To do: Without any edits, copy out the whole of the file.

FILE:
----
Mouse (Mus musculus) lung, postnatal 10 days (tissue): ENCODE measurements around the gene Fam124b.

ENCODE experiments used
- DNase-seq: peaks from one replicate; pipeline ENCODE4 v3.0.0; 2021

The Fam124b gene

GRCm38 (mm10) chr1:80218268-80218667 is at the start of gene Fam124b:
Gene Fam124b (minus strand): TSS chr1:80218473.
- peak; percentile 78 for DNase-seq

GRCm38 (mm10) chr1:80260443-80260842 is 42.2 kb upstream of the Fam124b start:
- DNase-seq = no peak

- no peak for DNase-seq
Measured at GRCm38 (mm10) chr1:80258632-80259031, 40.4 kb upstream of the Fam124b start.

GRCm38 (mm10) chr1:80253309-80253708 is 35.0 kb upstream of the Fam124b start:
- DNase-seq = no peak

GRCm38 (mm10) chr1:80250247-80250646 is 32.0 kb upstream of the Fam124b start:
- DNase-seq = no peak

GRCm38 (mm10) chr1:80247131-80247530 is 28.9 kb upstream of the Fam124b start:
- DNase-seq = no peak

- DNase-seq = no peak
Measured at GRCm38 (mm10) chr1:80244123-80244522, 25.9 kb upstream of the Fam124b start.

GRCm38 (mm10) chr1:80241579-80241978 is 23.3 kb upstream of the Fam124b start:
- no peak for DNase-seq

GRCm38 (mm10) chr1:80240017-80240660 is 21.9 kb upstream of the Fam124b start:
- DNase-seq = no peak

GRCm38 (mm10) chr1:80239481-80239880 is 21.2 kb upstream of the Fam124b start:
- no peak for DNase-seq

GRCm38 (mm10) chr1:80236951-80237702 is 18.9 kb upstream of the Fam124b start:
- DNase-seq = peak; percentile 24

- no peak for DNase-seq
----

Mouse (Mus musculus) lung, postnatal 10 days (tissue): ENCODE measurements around the gene Fam124b.

ENCODE experiments used
- DNase-seq: peaks from one replicate; pipeline ENCODE4 v3.0.0; 2021

The Fam124b gene

GRCm38 (mm10) chr1:80218268-80218667 is at the start of gene Fam124b:
Gene Fam124b (minus strand): TSS chr1:80218473.
- peak; percentile 78 for DNase-seq

GRCm38 (mm10) chr1:80260443-80260842 is 42.2 kb upstream of the Fam124b start:
- DNase-seq = no peak

- no peak for DNase-seq
Measured at GRCm38 (mm10) chr1:80258632-80259031, 40.4 kb upstream of the Fam124b start.

GRCm38 (mm10) chr1:80253309-80253708 is 35.0 kb upstream of the Fam124b start:
- DNase-seq = no peak

GRCm38 (mm10) chr1:80250247-80250646 is 32.0 kb upstream of the Fam124b start:
- DNase-seq = no peak

GRCm38 (mm10) chr1:80247131-80247530 is 28.9 kb upstream of the Fam124b start:
- DNase-seq = no peak

- DNase-seq = no peak
Measured at GRCm38 (mm10) chr1:80244123-80244522, 25.9 kb upstream of the Fam124b start.

GRCm38 (mm10) chr1:80241579-80241978 is 23.3 kb upstream of the Fam124b start:
- no peak for DNase-seq

GRCm38 (mm10) chr1:80240017-80240660 is 21.9 kb upstream of the Fam124b start:
- DNase-seq = no peak

GRCm38 (mm10) chr1:80239481-80239880 is 21.2 kb upstream of the Fam124b start:
- no peak for DNase-seq

GRCm38 (mm10) chr1:80236951-80237702 is 18.9 kb upstream of the Fam124b start:
- DNase-seq = peak; percentile 24

- no peak for DNase-seq